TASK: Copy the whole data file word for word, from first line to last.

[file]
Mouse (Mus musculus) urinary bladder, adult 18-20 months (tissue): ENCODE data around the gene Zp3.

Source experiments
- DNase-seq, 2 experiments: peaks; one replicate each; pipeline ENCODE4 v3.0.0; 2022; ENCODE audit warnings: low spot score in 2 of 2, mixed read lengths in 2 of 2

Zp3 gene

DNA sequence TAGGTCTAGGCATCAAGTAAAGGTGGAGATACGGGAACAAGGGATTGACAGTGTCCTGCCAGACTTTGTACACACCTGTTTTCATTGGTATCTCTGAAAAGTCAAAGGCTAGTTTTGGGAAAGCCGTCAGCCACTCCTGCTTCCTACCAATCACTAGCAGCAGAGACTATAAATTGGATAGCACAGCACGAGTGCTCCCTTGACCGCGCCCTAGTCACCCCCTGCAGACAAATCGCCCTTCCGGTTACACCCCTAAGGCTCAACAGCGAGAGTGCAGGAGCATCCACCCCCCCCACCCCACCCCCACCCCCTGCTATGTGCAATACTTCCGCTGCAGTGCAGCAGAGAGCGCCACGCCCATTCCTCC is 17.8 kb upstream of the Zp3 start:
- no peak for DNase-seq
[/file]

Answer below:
Mouse (Mus musculus) urinary bladder, adult 18-20 months (tissue): ENCODE data around the gene Zp3.

Source experiments
- DNase-seq, 2 experiments: peaks; one replicate each; pipeline ENCODE4 v3.0.0; 2022; ENCODE audit warnings: low spot score in 2 of 2, mixed read lengths in 2 of 2

Zp3 gene

DNA sequence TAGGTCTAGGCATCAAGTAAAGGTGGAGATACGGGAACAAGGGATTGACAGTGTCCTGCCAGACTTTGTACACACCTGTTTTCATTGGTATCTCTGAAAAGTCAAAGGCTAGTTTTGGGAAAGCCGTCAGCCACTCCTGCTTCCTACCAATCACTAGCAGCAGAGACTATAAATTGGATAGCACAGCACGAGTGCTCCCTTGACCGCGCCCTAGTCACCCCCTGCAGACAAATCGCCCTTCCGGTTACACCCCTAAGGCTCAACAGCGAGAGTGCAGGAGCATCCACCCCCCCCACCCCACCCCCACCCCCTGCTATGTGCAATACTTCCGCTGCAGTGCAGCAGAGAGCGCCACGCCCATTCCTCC is 17.8 kb upstream of the Zp3 start:
- no peak for DNase-seq